Jan 29, 2018 rated it it was amazing
There's no reason why not to recommend this book to everyone. Life has difficult conversations. This is a valuable and sensible set of tools to make them more manageable. It's also a good motivation for introspection: we don't communicate as well as we think we do.

No hay razón para no recomendar este libro a todo el mundo. La vida tiene conversaciones difíciles y este libro presenta una colección de herramientas bastante valiosas y razonables para poder enfrentarlas de mejor manera. También fun
May 28, 2018 rated it did not like it
didn't relate to this book at all, I'd get interested by the first point of a chapter then it would seem to meander off and I'd lose interest. I think I put this book on my reading list when I wasn't as mature a person :-) , this book explains how feeling and how people see you matter more than truth or blame. It didn't need to be as long as it did (and to be fair I skipped a few chapters as it was that dry). You may find a it a different experience. who knows!
Mar 03, 2017 rated it it was amazing
This is an amazing book. I highly recommend it to anybody who.. talks to other people, basically. The strategies described are very complex and I think it takes quite some time and dedication to get them working.
Apr 02, 2013 rated it did not like it
It's...yeah. I feel like it theorizes more than tells us explicitly what to do. I would not call this a particularly successful self-help book.
Sergey Kochergan
Mar 07, 2019 rated it it was amazing
One of the best book on negotiation!
Sean Goh
Jun 24, 2018 rated it really liked it
From the summary:

Venting your emotions is not useful. Describing them carefully can be.

3 parts to a conversation:
1. What happened? Assigning blame and fault, asserting dominance. Can lead to struggles and bad feelings.
2. Feelings. Whose feelings are appropriate? Do you have a right to your feelings? Often the conversation does not specifically address the participants' feelings, but these emotions inform it, and determine its intensity and course.
3. Identity, which is internal to each person. Ar
Jan 01, 2012 rated it really liked it  ·  review of another edition
I am very glad that I read this book, and I feel sure that it will have a positive impact on all difficult conversations I have from here on out. I tend to be a conflict avoider who puts off (or stuffs) difficult conversations, but now I feel that I don't necessarily have to view difficult conversations as conflict. In many difficult conversations I have had in the past, I have felt variously that the other people are trying to win by being loud, emotional, interruptive or verbally manipulative. ...more
Ben Christensen
Difficult Conversations is one of those books where I went into it with mediocre expectations, and ended up really liking it.

It wasn't a book fully of one-liner truisms that everyone wants to highlight, but instead more of its merit was in how it built and connected different larger concepts, and used stylized examples to illustrate or cement them in place.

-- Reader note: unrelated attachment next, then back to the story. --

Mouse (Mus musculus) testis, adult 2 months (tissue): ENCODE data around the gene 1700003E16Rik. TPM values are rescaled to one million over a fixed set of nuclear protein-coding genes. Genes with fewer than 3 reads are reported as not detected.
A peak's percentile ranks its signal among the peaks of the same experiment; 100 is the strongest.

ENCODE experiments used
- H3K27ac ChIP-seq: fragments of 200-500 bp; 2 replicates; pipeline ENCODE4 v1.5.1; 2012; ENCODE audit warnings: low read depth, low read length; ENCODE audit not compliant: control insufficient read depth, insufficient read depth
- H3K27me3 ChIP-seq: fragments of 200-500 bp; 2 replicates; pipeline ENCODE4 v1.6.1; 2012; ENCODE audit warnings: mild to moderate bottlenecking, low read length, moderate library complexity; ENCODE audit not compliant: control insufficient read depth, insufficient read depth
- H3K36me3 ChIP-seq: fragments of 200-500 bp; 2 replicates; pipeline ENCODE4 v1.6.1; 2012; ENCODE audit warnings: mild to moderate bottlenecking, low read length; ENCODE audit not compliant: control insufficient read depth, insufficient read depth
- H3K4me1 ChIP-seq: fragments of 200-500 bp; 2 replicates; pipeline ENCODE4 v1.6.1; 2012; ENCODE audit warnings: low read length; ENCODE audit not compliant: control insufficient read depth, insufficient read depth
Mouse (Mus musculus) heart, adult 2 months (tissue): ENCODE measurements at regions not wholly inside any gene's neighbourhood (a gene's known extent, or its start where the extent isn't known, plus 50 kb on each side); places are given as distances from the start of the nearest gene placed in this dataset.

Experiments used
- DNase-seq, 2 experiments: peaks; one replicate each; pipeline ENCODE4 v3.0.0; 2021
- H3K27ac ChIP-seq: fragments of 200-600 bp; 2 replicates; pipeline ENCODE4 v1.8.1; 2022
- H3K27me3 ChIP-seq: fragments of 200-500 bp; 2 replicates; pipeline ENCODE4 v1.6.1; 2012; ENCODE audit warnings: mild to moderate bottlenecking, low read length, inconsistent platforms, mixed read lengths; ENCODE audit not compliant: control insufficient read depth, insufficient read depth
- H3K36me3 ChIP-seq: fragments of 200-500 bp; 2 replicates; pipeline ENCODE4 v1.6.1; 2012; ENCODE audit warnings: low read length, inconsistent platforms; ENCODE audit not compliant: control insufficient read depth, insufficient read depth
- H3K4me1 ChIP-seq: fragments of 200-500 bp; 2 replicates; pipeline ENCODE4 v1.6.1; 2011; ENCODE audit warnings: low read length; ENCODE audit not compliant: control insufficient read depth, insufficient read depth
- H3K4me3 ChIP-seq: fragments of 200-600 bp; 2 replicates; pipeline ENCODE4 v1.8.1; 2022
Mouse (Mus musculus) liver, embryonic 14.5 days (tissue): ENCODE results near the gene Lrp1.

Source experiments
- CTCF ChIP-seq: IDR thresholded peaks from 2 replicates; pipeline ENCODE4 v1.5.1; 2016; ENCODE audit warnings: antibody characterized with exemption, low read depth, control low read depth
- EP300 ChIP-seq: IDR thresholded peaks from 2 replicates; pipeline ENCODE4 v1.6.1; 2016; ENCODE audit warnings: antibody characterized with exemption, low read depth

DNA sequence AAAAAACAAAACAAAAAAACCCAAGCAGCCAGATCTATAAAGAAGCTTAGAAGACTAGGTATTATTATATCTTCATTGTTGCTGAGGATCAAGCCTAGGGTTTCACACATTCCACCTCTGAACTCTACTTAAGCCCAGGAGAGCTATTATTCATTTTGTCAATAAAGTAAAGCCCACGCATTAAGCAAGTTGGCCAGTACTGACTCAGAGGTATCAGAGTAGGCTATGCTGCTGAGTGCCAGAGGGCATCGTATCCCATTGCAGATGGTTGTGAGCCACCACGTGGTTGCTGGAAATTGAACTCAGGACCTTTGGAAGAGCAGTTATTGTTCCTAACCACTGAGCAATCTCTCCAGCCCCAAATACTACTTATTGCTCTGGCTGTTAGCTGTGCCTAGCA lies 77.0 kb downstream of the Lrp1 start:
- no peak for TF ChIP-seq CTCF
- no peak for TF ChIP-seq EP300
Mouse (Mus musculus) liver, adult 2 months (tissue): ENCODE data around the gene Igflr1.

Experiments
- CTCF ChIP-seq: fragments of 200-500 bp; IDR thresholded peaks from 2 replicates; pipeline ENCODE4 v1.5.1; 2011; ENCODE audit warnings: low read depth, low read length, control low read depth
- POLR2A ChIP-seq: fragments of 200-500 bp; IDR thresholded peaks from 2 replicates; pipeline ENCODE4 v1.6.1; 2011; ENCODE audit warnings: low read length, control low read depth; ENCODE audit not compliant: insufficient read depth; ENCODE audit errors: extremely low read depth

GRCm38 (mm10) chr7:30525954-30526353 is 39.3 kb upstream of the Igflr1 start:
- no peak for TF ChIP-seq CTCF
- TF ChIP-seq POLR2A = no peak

The book focused on a few of the underlying factors that cause the various difficult conversations we face in life (in work, relationships, e
In my opinion, this is a must-read for everyone. I've learned so much already and have been flying through it, it's that easy to read.

A big-picture look at all kinds of difficult conversations, it shares a template for preparing for, reframing, thinking clearly about, and having difficult conversations. What's a difficult conversation? Any that you really don't want to have. One that makes you anxious or upset.

It won't give you a template for negotiating a raise, for example, but it gives you
Jan 18, 2009 rated it it was amazing
Probably one of the most immediately useful books I've read. There are infinite ways that a conversation can go, and this book gives some very helpful ideas on how to approach the difficult or uncomfortable ones.

I actually bought several copies and give them to friends regularly whenever I get the sense that their difficult situations could benefit from a different approach. I've probably given away at least 10 copies of this book.

One of these friends dismissed the book and basically said ever
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Difficult conversations 1 6 Sep 11, 2019 01:17PM  
Human Resources B...: Book Discussion: Difficult Conversations 6 8 Jan 16, 2018 01:16AM  

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As dedicated readers already know, some of the best and most innovative stories on the shelves come from the constantly evolving realm of young ad...
22 likes · 2 comments
“The single most important thing [you can do] is to shift [your] internal stance from "I understand" to "Help me understand." Everything else follows from that. . . .

Remind yourself that if you think you already understand how someone feels or what they are trying to say, it is a delusion. Remember a time when you were sure you were right and then discovered one little fact that changed everything. There is always more to learn.”
“The urge to blame is based . . . on the fear of being blamed.” 8 likes